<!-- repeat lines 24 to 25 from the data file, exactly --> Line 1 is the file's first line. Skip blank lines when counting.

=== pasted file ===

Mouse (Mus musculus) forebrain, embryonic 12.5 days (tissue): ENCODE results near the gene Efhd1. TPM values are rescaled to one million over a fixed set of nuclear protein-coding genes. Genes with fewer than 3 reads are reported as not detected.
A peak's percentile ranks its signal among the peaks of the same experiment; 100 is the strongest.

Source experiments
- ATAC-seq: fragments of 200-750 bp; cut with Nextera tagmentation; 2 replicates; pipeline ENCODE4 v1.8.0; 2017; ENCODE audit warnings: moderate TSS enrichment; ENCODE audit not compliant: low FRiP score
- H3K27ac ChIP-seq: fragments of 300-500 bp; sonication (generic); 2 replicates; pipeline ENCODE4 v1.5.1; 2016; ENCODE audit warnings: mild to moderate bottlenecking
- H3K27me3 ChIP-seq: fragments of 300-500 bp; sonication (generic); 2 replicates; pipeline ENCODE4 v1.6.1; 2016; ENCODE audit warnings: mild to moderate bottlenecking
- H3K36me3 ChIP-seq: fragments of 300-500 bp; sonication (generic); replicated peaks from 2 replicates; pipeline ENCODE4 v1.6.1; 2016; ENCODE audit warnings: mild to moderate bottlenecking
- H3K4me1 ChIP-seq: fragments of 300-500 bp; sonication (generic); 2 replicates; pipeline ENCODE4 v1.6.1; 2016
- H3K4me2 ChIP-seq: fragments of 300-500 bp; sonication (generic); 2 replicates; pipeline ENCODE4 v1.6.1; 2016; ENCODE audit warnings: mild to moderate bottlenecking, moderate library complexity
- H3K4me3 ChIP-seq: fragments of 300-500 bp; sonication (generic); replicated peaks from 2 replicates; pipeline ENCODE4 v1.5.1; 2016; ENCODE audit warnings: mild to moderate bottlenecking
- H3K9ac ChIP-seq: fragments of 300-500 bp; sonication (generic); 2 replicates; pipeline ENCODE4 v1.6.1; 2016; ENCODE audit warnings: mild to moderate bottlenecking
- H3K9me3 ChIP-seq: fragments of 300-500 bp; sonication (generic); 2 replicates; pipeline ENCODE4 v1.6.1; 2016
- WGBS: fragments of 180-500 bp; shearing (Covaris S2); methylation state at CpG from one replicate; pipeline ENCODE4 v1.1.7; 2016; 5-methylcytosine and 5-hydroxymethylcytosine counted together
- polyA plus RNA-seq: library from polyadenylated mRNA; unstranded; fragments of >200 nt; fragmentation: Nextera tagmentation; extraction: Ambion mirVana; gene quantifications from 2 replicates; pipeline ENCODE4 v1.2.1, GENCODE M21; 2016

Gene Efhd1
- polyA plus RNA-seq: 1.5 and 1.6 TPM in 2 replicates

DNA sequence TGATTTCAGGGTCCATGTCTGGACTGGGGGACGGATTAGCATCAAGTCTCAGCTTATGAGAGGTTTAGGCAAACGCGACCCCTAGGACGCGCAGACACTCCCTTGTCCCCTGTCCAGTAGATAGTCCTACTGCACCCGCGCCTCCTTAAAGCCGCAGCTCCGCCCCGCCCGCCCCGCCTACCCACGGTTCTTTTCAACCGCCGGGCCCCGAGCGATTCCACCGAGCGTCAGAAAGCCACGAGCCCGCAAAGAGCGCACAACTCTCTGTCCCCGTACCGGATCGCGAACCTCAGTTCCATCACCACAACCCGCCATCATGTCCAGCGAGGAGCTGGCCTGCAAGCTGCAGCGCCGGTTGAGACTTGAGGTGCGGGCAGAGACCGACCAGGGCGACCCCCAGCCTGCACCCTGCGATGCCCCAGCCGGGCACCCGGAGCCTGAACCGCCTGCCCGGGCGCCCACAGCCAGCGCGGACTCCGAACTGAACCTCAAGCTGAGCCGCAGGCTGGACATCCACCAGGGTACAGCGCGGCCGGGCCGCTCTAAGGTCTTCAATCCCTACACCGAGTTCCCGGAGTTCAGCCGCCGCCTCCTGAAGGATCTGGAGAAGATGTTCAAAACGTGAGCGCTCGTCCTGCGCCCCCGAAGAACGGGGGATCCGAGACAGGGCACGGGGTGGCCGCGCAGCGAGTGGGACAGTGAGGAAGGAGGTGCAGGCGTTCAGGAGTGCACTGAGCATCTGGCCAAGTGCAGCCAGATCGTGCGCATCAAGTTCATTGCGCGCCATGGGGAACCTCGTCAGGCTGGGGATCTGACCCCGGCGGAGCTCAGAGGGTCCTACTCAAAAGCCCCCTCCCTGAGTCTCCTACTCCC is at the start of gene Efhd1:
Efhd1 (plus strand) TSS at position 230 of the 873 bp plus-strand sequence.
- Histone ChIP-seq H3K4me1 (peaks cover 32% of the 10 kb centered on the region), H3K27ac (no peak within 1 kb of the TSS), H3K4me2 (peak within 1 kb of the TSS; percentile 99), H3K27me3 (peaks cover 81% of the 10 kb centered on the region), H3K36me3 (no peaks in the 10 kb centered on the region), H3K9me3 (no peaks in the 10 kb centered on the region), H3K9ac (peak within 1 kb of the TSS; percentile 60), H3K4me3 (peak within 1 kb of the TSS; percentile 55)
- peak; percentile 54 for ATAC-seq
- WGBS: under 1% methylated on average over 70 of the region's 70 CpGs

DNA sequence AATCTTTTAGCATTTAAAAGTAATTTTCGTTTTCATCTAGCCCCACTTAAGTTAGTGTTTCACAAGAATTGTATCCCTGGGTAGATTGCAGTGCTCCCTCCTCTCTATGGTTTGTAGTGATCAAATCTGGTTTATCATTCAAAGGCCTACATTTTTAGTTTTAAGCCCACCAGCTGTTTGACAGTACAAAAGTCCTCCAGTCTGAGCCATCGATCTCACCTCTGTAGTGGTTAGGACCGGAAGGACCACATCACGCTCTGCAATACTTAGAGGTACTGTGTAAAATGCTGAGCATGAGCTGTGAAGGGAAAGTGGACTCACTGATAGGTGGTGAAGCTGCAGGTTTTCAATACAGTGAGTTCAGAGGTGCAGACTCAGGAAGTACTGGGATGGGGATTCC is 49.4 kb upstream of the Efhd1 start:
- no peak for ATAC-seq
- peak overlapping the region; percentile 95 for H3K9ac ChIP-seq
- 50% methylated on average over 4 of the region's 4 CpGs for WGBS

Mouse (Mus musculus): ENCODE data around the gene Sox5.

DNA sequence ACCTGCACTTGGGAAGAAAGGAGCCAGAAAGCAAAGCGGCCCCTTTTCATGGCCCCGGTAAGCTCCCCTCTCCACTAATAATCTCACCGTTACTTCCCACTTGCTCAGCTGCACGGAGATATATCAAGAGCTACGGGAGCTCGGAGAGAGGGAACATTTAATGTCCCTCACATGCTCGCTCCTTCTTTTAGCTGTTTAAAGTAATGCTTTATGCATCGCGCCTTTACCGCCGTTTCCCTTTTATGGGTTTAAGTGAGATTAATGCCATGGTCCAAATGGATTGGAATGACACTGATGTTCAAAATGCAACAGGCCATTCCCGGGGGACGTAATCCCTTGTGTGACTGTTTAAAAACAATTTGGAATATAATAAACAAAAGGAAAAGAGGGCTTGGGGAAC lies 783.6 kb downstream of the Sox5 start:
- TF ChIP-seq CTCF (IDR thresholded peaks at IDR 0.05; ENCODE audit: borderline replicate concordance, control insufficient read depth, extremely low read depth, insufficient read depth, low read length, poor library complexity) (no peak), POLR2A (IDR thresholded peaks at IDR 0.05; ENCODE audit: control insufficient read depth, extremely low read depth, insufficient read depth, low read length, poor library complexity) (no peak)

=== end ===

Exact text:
- peak overlapping the region; percentile 95 for H3K9ac ChIP-seq
- 50% methylated on average over 4 of the region's 4 CpGs for WGBS